• So do not sign files only sign data in files, ie. use xml and sign every xml part that contains some atomic data. That way your A will only have to hash and sign appended data. – damiankolasa Aug 21 '13 at 13:08
  • I have no access to the code of A, it's not my application. – bakunin Aug 21 '13 at 13:14
  • If not then you have to use operating system level access control to allow only software to modify and read those files. – damiankolasa Aug 21 '13 at 13:44

I would probably make sure that the application that generates the files also creates an MD5 hash sum of the file. Store that hash sum to a seperate file somewhere.

At a later point, probably when you need to make use of the file, you can rehash the file and ensure the MD5 sum still matches.

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  • I have no access to the code of process A. Otherwise it would be easy anyway, wouldn't it? – bakunin Aug 21 '13 at 12:24
  • Ah, I see. In that case my instinct is that it would seem impossible to determine if a file was created by 'process A' or 'process X', and similarly hard to determine if it had been modified by an authorised process. – PaulG Aug 21 '13 at 12:29
  • I'll give it a try. Impossible sounds quite unsatisfactory... – bakunin Aug 21 '13 at 12:45

Microsoft offers a free File Checksum Integrity Verifier for such purposes.

Information copied from the readme file:

1.What is fciv?

Fciv is a command line utility that computes and verifies hashes of files.

It computes a MD5 or SHA1 cryptographic hash of the content of the file. If the file is modified, the hash is different.

With fciv, you can compute hashes of all your sensitive files. When you suspect that your system has been compromised, you can run a verification to determine which files have been modified. You can also schedule verifications regularily.


  • Hash algorithm: MD5 , SHA1 or both ( default MD5).
  • Display to screen or store hash and filename in a xml file.
  • Can recursively browse a directory ( ex fciv.exe c:\ -r ).
  • Exception list to specify files or directories that should not be computed.
  • Database listing.
  • hashes and signature verifications.
  • store filename with or without full path.


Usage:  fciv.exe [Commands] <Options>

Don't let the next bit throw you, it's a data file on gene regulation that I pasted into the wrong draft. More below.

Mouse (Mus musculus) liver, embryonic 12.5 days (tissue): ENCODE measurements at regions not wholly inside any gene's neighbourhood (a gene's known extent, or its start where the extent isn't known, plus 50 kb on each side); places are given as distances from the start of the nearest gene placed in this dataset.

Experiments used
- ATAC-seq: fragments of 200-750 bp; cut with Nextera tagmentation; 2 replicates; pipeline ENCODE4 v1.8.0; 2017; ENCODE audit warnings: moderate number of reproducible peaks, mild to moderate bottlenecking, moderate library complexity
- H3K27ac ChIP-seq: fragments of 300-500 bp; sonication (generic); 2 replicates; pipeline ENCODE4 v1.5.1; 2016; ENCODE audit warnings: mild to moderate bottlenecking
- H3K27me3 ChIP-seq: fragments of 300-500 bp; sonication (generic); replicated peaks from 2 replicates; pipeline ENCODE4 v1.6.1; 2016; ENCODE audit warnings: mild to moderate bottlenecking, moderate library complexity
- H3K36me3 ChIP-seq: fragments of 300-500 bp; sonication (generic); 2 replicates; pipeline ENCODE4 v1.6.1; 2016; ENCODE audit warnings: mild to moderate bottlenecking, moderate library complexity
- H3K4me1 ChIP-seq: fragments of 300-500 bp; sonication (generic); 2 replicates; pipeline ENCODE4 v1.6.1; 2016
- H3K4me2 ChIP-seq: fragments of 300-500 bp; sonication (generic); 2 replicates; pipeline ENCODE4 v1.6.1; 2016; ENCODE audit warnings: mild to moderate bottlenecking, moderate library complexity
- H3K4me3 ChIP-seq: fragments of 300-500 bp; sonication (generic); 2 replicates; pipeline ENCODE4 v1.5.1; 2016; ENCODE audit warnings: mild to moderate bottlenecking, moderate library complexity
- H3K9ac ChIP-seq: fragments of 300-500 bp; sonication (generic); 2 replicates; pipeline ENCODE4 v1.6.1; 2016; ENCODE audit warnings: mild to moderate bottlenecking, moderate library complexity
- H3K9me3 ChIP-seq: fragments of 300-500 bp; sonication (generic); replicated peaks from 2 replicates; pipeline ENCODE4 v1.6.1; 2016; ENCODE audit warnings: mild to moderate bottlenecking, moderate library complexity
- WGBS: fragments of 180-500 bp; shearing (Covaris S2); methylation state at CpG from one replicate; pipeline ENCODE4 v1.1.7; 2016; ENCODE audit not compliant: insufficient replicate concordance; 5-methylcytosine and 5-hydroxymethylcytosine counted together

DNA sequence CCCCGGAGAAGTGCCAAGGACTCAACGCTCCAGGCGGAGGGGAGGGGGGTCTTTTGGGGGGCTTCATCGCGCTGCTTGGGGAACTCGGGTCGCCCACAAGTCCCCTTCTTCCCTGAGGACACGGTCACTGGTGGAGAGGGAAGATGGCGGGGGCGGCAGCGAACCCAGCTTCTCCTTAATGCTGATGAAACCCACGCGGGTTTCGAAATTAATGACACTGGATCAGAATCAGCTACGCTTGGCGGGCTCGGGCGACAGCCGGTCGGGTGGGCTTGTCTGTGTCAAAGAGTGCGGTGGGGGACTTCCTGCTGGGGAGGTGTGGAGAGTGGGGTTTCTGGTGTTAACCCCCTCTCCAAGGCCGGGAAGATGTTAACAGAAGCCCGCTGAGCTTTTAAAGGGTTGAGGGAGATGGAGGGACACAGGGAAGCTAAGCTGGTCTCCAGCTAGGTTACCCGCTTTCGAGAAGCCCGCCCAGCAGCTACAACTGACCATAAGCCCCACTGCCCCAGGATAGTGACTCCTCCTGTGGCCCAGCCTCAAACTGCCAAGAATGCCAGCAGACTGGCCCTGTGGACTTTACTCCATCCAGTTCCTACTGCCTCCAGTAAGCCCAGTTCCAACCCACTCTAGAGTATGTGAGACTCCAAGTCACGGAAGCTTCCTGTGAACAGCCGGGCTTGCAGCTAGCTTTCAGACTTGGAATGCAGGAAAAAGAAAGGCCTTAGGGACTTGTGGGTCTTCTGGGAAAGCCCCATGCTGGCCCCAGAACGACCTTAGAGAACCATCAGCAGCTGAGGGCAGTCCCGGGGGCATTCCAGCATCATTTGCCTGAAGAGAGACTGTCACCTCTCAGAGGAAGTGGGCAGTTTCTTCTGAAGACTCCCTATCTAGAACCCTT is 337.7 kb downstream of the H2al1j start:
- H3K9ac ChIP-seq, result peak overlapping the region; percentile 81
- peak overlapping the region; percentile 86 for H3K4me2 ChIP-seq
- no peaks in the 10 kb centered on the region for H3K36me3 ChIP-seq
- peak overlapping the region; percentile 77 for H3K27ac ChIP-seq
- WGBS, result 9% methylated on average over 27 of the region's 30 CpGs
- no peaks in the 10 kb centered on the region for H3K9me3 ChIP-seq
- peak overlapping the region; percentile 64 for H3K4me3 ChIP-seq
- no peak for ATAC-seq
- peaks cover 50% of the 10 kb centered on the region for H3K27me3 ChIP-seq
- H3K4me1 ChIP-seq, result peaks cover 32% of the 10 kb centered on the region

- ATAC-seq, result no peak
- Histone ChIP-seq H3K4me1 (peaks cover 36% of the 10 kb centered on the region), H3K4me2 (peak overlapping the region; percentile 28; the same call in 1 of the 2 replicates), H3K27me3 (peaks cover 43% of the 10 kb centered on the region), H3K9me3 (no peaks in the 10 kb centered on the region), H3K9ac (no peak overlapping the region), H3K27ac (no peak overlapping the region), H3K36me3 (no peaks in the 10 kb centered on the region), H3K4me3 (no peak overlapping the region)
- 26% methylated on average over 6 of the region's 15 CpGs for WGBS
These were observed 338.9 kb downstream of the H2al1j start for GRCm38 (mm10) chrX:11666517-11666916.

Commands: ( Default -add )

   -add    <file | dir> : Compute hash and send to output (default screen).

      dir options:
      -r       : recursive.
      -type    : ex: -type *.exe.
      -exc file: list of directories that should not be computed.
      -wp      : Without full path name. ( Default store full path)
      -bp      : base path. The base path is removed from the path name of each entry
   -list   : List entries in the database.

    -v     : Verify hashes.
           : Option: -bp basepath.

    -? -h -help : Extended Help.

        -md5 | -sha1 | -both    : Specify hashtype, default md5.
        -xml db                 : Specify database format and name.

To display the MD5 hash of a file, type fciv.exe filename

Compute hashes:

fciv.exe c:\mydir\myfile.dll
fciv.exe c:\ -r -exc exceptions.txt -sha1 -xml dbsha.xml
fciv.exe c:\mydir -type *.exe
fciv.exe c:\mydir -wp -both -xml db.xml

List hashes stored in database:

fciv.exe -list -sha1 -xml db.xml


fciv.exe -v -sha1 -xml db.xml
fciv.exe -v -bp c:\mydir -sha1 -xml db.xml

4.Database storage format:

xml file.

The hash is stored in base 64.


You can build a hash database of your sensitive files and verify them regularily or when you suspect that your system has been compromised.

It checks each entry stored in the db and verify that the checksum was not modified.

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  • I don't see how this could help me. I need to be sure that (A) created/modified the file. Also (A) is appending data to the log files. So I guess, a hash value isn't a solution? – bakunin Aug 21 '13 at 13:28